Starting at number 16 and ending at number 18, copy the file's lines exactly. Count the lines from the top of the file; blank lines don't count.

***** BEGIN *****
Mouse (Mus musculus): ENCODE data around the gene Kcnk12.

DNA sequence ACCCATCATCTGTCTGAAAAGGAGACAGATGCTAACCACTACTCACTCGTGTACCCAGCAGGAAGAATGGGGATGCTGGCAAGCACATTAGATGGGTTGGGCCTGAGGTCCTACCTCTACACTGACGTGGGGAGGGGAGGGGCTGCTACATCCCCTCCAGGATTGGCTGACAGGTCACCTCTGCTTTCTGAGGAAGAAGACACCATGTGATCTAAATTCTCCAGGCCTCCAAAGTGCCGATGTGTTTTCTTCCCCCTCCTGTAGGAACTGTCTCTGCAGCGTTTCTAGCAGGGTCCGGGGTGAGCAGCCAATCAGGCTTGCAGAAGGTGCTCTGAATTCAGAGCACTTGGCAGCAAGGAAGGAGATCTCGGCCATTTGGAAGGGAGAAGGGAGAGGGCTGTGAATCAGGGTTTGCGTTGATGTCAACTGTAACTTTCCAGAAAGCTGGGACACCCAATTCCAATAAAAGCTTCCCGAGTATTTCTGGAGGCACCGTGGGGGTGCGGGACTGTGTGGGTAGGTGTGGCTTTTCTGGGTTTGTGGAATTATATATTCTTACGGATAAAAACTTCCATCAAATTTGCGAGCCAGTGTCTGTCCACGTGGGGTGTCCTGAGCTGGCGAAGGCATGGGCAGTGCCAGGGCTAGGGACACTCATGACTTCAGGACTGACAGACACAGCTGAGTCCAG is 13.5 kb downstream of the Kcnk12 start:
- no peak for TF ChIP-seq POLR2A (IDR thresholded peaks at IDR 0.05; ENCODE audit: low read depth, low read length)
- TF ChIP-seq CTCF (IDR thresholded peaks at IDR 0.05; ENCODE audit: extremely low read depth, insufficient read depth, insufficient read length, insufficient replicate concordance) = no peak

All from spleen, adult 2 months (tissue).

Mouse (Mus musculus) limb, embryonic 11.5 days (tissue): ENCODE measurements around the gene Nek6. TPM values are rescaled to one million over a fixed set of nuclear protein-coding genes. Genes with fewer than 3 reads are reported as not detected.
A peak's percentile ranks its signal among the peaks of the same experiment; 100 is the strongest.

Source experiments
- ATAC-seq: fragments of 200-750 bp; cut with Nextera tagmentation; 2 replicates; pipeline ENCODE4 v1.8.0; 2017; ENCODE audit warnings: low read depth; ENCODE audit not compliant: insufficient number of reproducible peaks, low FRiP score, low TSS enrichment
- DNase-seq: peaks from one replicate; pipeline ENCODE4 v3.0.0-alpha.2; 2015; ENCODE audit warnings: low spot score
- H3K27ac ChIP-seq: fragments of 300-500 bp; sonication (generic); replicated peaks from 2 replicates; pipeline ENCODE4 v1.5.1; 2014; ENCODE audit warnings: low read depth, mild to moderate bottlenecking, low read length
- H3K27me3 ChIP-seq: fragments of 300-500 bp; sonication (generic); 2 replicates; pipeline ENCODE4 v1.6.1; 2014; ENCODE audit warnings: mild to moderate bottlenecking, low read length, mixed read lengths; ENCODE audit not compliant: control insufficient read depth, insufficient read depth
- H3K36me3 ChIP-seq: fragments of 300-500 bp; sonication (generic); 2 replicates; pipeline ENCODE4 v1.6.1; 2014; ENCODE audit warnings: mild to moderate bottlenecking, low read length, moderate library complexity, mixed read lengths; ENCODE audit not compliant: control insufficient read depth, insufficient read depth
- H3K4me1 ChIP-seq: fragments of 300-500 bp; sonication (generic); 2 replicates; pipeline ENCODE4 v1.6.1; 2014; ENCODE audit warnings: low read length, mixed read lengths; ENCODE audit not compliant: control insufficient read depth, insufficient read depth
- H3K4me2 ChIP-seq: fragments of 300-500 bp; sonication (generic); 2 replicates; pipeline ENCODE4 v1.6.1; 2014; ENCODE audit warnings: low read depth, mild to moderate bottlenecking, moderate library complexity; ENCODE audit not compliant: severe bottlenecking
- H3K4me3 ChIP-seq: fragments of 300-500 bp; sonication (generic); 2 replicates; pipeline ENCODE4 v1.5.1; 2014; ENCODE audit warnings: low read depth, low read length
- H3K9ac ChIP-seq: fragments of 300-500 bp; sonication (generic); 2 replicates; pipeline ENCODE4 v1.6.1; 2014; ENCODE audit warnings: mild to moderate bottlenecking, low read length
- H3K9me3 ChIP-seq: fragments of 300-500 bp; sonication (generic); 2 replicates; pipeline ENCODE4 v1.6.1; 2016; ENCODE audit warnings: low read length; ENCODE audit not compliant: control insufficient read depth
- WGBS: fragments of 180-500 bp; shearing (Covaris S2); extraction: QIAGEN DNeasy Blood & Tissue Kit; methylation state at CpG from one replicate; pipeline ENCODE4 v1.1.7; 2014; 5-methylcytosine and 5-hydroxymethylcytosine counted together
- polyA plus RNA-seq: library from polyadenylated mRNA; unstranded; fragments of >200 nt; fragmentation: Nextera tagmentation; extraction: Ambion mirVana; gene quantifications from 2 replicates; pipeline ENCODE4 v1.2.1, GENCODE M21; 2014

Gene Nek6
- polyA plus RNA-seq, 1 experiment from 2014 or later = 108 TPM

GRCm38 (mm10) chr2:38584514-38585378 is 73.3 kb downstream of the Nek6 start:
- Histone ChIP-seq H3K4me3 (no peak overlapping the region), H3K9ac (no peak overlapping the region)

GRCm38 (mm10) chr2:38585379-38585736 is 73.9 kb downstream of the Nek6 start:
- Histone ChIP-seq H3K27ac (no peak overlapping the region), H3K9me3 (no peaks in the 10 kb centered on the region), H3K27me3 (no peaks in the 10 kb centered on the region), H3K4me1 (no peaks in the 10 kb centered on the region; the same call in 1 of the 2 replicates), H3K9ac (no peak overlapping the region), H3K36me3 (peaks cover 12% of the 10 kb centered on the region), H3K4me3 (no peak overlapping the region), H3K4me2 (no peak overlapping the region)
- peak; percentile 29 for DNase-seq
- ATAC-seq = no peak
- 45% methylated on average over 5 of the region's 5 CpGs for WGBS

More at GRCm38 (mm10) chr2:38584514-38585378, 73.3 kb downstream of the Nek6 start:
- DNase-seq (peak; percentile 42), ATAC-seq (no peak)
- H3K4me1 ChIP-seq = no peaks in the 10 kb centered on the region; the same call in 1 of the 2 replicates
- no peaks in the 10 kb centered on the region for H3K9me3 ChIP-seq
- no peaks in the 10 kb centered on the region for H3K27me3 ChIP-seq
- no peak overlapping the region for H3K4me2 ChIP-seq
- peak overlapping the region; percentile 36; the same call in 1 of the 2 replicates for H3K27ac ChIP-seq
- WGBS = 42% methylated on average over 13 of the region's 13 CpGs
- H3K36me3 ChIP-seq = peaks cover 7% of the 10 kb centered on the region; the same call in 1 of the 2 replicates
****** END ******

- H3K4me3 ChIP-seq: fragments of 300-500 bp; sonication (generic); 2 replicates; pipeline ENCODE4 v1.5.1; 2014; ENCODE audit warnings: low read depth, low read length
- H3K9ac ChIP-seq: fragments of 300-500 bp; sonication (generic); 2 replicates; pipeline ENCODE4 v1.6.1; 2014; ENCODE audit warnings: mild to moderate bottlenecking, low read length
- H3K9me3 ChIP-seq: fragments of 300-500 bp; sonication (generic); 2 replicates; pipeline ENCODE4 v1.6.1; 2016; ENCODE audit warnings: low read length; ENCODE audit not compliant: control insufficient read depth